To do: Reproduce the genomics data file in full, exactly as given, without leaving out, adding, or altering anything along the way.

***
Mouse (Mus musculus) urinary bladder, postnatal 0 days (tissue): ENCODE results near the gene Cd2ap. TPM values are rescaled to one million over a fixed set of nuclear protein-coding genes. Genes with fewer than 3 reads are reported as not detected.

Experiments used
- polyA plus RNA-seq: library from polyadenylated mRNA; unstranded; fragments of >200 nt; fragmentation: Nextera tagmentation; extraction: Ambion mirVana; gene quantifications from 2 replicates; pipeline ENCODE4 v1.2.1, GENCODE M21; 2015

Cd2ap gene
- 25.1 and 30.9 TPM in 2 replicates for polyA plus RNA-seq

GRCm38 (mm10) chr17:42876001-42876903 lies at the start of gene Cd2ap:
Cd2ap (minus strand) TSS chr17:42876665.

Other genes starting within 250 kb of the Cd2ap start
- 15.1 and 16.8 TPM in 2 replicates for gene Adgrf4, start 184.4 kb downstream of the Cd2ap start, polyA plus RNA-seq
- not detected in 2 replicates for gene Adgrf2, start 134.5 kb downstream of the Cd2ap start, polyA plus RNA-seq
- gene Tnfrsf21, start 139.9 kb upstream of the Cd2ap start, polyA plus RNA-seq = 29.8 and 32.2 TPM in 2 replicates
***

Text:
Mouse (Mus musculus) urinary bladder, postnatal 0 days (tissue): ENCODE results near the gene Cd2ap. TPM values are rescaled to one million over a fixed set of nuclear protein-coding genes. Genes with fewer than 3 reads are reported as not detected.

Experiments used
- polyA plus RNA-seq: library from polyadenylated mRNA; unstranded; fragments of >200 nt; fragmentation: Nextera tagmentation; extraction: Ambion mirVana; gene quantifications from 2 replicates; pipeline ENCODE4 v1.2.1, GENCODE M21; 2015

Cd2ap gene
- 25.1 and 30.9 TPM in 2 replicates for polyA plus RNA-seq

GRCm38 (mm10) chr17:42876001-42876903 lies at the start of gene Cd2ap:
Cd2ap (minus strand) TSS chr17:42876665.

Other genes starting within 250 kb of the Cd2ap start
- 15.1 and 16.8 TPM in 2 replicates for gene Adgrf4, start 184.4 kb downstream of the Cd2ap start, polyA plus RNA-seq
- not detected in 2 replicates for gene Adgrf2, start 134.5 kb downstream of the Cd2ap start, polyA plus RNA-seq
- gene Tnfrsf21, start 139.9 kb upstream of the Cd2ap start, polyA plus RNA-seq = 29.8 and 32.2 TPM in 2 replicates